A sol-gel solution was prepared as described in Example I except for the timing of the addition of formamide. 0.4 moles of formamide was added to the room temperature cooled sol-gel solution just before coating to the glass mat. The total drying time was 58 hours. The dried mat was then heat treated at 25° C. for one hour. The cured mat showed voids and failed fire resistance test ASTM E 119-83.
This example illustrates the inventive process for treating a sol-gel coated substrate.
A sol-gel solution was prepared by adding together 2 moles of acetic acid and 2 moles of anhydrous ethanol in a beaker along with 0.2 moles of concentrated HCl. They were mixed together at room temperature for about 24 hours. 1 mole of TEOS was then added with the reaction solution agitated for about 16 hours.
A 6"×6" fiber glass mat (B-20) weighing about 3.5 g was then dipped in the sol-gel solution prepared above. The glass mat was then put under a vacuum desiccator containing 6N aqueous NH4 OH and allowed to dry at room temperature. The drying time was 5 to 6 hours. The dried mat was then cured at about 250° C. for one hour.
The final cured product had a dense coating with a white appearance. Additionally, the product passed the fire resistance test of ASTM E 119-83.
The same procedure was carried out as in the preceeding Example III except without the aqueous NH4 OH vapor treatment.
The drying time for the sol-gel coated mat was 3-4 days. The dried mat was then cured at about 100° C. for 1 hour and then at about 250° C. for 11/2 hours.
The final product showed voids and failed to pass the ASTM E 119-83 fire resistance test.
Reasonable modifications and variations are possible from the foregoing disclosure without departing from either the spirit or scope of the present invention.
|Cited Patent||Filing date||Publication date||Applicant||Title|
|US3870545 *||Jul 23, 1973||Mar 11, 1975||Gulf Research Development Co||Process for coating a catalyst support|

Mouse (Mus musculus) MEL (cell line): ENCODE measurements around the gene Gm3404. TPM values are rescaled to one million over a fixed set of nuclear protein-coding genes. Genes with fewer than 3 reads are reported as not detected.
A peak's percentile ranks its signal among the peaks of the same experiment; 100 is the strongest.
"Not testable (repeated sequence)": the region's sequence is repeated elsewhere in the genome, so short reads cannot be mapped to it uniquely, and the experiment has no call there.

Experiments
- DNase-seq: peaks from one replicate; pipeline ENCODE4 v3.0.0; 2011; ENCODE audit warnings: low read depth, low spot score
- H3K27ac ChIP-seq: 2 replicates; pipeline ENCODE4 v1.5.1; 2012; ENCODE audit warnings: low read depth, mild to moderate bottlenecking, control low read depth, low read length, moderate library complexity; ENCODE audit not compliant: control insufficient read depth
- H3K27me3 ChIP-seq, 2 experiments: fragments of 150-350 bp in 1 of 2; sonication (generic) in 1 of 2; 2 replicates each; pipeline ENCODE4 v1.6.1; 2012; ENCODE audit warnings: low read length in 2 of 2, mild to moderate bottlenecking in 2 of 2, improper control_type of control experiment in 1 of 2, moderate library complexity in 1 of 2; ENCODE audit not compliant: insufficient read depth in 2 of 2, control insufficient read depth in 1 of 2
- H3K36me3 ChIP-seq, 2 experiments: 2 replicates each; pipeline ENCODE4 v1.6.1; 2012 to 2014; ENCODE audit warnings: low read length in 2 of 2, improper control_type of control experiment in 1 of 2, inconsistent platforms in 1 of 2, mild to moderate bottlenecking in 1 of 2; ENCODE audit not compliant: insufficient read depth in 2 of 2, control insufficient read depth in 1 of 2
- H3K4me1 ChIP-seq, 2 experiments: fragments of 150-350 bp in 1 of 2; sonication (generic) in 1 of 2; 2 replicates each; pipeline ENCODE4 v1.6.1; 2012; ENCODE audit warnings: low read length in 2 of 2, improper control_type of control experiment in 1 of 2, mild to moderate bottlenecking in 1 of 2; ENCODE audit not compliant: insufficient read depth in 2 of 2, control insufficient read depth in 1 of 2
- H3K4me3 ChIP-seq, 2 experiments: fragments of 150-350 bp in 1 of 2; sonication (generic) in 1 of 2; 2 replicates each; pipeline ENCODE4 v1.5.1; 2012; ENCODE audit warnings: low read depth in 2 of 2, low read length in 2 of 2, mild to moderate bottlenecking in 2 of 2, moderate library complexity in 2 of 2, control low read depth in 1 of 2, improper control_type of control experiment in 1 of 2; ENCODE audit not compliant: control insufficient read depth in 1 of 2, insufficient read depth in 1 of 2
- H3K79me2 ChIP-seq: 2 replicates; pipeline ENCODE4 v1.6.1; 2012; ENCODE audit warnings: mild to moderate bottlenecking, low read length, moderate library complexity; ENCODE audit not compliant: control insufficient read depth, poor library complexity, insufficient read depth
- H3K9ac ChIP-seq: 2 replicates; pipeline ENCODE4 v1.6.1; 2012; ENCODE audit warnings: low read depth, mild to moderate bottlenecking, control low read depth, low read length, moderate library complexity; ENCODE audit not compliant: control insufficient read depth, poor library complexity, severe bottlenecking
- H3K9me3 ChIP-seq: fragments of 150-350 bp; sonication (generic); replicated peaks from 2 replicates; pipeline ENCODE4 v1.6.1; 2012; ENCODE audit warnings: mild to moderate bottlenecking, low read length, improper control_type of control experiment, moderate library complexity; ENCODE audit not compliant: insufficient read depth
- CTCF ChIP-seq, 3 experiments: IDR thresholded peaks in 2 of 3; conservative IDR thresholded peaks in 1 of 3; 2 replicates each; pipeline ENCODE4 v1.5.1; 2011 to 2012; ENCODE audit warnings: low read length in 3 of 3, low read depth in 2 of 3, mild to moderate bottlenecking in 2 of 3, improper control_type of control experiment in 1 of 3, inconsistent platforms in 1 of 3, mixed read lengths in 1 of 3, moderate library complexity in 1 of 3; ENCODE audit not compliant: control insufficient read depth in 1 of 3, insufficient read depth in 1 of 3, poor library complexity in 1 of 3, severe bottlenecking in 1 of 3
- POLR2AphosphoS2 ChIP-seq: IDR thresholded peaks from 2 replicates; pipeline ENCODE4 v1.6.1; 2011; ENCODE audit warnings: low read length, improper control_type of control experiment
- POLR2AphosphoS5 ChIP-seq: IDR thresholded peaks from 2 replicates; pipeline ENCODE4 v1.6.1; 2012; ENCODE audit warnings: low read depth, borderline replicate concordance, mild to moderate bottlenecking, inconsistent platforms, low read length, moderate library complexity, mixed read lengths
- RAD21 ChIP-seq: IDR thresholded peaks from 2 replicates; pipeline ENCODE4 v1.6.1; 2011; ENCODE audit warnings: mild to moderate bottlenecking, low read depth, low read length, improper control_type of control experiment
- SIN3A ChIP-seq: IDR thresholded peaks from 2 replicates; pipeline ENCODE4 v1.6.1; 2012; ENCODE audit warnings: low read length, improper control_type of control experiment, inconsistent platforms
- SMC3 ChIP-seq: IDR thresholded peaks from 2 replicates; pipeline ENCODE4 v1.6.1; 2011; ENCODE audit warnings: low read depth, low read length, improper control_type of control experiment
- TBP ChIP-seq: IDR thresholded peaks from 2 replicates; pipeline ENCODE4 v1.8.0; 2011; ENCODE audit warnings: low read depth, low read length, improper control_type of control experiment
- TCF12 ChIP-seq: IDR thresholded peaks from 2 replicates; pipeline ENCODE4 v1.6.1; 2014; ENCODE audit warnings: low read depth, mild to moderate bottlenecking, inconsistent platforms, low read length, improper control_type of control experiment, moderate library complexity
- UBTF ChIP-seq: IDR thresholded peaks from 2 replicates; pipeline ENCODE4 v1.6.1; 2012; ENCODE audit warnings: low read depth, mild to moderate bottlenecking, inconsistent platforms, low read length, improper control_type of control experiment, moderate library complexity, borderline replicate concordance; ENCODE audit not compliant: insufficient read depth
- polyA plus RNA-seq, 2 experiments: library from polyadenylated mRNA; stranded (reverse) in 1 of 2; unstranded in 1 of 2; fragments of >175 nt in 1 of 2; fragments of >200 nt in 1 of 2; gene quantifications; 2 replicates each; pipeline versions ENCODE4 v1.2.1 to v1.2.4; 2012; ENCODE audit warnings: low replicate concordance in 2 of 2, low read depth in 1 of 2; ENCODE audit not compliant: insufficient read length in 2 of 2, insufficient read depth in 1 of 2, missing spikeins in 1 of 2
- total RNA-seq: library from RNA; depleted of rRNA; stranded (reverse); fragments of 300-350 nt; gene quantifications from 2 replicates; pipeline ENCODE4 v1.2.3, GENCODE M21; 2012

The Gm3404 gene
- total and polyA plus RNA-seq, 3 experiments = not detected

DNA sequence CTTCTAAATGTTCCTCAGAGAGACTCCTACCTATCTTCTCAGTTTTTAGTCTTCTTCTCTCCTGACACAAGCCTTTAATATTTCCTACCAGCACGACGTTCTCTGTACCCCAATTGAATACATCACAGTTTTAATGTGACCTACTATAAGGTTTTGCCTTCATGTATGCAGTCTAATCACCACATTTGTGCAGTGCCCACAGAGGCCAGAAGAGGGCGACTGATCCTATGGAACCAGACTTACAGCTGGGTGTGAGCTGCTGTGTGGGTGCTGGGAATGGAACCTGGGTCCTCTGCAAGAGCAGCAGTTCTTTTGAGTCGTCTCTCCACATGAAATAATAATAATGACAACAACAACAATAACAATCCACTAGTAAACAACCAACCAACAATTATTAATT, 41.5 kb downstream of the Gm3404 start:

|US4045599 *||Jan 15, 1976||Aug 30, 1977||Aluminum Company Of America||Low temperature sealing of anodized aluminum|
|US4150191 *||Sep 28, 1978||Apr 17, 1979||Martin Marietta Corporation||Process for forming an optical black surface and surface formed thereby|
|US4288299 *||May 11, 1979||Sep 8, 1981||Alcan Research And Development Limited||Enhanced hydrothermal sealing of anodized aluminum|
|US4297246 *||Oct 25, 1978||Oct 27, 1981||United Kingdom Atomic Energy Authority||Method of producing dense refractory oxide coatings on metallic substrates and the production of catalysts from the coated substrates|
|US4476156 *||Mar 10, 1983||Oct 9, 1984||The United States Of America As Represented By The United States Department Of Energy||Low temperature process for obtaining thin glass films|
|Citing Patent||Filing date||Publication date||Applicant||Title|
|US4738896 *||Sep 26, 1986||Apr 19, 1988||Advanced Technology Materials, Inc.||Sol gel formation of polysilicate, titania, and alumina interlayers for enhanced adhesion of metal films on substrates|
|US4789563 *||Feb 11, 1988||Dec 6, 1988||Advanced Technology Materials, Inc.||Sol gel formation of polysilicate, titania, and alumina interlayers for enhanced adhesion of metal films on substrates|
|US4839402 *||Feb 11, 1988||Jun 13, 1989||Advanced Technology Materials, Inc.||Sol gel formation of polysilicate, titania, and alumina interlayers for enhanced adhesion of metal films on substrates|
|US4920093 *||May 26, 1988||Apr 24, 1990||Toray Industries, Inc.||Fabrication of superconducting oxide thin films by sol-gel method|
|US4935296 *||Oct 31, 1988||Jun 19, 1990||Advanced Technology Materials, Inc.||Metal coated fibers containing a sol gel formed porous polysilicate, titania or alumina interlayer and composite material articles reinforced therewith|
|US5001110 *||Jul 14, 1989||Mar 19, 1991||Toray Industries, Inc.||Organometallic solutions for forming oxide superconducting films|
|US5013588 *||Jul 11, 1989||May 7, 1991||Advanced Diversified Technology, Inc.||Corrosion resistant silicon inorganic polymeric coatings|
|US5116637 *||Jun 4, 1990||May 26, 1992||Dow Corning Corporation||Amine catalysts for the low temperature conversion of silica precursors to silica|
|US5175027 *||Feb 23, 1990||Dec 29, 1992||Lord Corporation||Ultra-thin, uniform sol-gel coatings|
|US5182143 *||Feb 28, 1990||Jan 26, 1993||Lord Corporation||Layered sol-gel coatings|
|US5262201 *||Jun 4, 1990||Nov 16, 1993||Dow Corning Corporation||Low temperature process for converting silica precursor coatings to ceramic silica coatings by exposure to ammonium hydroxide or an environment to which water vapor and ammonia vapor have been added|
|US5368887 *||Apr 23, 1993||Nov 29, 1994||Sumitomo Electric Industries, Ltd.||Process for producing thin glass film by sol-gel method|